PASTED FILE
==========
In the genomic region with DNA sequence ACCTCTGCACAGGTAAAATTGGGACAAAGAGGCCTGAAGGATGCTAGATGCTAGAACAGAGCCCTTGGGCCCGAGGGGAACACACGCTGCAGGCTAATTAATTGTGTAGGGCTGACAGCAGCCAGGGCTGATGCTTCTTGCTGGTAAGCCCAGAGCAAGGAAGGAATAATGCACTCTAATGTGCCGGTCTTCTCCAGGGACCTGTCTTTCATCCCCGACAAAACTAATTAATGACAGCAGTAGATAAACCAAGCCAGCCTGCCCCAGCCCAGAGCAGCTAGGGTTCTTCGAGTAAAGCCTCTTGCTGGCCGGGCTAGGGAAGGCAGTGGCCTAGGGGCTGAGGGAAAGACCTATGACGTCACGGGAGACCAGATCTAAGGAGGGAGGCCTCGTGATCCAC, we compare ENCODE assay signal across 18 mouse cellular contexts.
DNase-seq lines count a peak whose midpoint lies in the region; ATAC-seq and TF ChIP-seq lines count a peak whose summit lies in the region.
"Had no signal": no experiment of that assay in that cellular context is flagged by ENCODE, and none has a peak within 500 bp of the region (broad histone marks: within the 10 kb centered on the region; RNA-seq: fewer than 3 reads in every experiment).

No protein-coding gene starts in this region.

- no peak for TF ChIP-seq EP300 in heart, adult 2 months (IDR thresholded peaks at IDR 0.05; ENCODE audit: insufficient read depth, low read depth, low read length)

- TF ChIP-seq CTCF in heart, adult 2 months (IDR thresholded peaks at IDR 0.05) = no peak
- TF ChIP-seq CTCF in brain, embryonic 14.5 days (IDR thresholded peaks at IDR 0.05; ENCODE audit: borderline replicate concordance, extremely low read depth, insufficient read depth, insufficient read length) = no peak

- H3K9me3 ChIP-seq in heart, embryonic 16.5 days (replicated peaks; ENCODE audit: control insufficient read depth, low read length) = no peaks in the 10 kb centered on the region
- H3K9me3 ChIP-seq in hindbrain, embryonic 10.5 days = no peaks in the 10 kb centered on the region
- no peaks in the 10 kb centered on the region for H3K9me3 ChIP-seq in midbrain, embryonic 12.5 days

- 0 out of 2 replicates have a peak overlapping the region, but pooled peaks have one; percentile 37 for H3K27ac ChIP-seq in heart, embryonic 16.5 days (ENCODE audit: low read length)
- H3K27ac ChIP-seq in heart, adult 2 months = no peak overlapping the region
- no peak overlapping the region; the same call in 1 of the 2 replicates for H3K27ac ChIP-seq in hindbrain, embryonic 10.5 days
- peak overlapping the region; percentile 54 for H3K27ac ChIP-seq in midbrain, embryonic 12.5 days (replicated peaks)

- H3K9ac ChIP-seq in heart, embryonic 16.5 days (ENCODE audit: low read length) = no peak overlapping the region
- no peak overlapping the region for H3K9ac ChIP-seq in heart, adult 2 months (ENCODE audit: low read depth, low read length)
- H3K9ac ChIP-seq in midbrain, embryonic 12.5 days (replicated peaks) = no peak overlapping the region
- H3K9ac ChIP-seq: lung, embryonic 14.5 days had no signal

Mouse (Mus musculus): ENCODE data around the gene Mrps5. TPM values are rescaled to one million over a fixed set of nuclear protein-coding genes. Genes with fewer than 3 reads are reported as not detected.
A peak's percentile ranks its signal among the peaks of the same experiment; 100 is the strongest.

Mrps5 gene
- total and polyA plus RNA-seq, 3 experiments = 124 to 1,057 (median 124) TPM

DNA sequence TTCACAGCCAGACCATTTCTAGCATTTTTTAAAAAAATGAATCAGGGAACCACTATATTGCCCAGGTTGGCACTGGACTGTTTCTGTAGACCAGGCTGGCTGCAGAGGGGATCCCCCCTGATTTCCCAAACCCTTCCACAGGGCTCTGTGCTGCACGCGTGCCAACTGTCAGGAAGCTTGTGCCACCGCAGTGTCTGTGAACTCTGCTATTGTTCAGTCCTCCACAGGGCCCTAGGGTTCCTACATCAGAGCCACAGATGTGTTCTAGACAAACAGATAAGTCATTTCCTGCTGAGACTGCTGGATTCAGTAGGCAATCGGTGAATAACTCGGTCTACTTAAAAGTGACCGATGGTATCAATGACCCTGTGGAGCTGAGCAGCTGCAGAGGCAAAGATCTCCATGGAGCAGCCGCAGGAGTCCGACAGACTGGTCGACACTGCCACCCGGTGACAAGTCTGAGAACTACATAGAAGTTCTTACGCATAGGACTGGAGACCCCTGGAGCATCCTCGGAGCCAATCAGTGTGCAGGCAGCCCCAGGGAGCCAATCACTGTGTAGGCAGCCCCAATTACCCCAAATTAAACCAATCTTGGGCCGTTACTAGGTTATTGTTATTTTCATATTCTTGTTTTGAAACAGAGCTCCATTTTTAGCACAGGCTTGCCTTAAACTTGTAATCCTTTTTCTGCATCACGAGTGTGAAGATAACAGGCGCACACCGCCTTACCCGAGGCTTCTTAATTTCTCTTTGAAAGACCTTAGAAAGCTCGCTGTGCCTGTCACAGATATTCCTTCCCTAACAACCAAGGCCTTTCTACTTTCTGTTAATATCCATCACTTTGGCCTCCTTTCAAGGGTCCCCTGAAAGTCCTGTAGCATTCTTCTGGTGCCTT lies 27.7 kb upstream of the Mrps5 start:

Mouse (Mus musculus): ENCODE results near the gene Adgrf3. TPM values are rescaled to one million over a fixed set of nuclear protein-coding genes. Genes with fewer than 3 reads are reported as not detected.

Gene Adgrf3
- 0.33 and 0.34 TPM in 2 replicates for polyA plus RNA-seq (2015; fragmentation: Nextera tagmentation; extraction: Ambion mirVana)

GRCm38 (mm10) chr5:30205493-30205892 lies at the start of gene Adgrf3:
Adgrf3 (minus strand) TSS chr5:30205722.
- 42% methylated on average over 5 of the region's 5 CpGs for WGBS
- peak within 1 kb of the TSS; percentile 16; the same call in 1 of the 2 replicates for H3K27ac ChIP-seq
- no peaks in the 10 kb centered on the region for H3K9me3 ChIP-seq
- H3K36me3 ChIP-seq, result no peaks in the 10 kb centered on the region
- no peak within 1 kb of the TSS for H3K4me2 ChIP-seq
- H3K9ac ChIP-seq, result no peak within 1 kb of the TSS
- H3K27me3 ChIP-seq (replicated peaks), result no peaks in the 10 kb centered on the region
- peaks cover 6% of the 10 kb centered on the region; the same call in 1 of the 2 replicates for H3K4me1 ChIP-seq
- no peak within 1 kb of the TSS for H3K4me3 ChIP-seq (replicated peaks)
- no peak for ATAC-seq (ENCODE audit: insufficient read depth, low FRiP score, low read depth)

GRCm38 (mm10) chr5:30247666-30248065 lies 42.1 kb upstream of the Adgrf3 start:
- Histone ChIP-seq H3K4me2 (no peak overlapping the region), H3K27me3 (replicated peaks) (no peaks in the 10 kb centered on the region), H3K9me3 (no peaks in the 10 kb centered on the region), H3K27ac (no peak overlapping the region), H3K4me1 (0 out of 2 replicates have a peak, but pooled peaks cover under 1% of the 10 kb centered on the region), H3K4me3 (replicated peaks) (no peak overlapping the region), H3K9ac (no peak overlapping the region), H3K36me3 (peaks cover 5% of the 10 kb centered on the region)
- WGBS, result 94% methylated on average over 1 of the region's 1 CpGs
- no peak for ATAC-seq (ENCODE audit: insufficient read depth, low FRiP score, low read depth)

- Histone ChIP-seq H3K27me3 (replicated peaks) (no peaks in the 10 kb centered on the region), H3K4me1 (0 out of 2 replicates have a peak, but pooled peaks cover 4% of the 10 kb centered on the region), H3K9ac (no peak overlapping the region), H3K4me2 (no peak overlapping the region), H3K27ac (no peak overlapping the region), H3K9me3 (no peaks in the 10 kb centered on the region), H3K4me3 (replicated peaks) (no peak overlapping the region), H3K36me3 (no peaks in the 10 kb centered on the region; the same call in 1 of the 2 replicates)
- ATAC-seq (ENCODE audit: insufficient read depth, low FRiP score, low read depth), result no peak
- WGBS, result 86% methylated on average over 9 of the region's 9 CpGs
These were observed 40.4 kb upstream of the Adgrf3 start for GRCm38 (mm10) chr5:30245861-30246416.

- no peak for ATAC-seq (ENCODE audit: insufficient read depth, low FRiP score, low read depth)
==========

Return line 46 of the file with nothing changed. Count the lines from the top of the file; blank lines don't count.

These were observed 40.4 kb upstream of the Adgrf3 start for GRCm38 (mm10) chr5:30245861-30246416.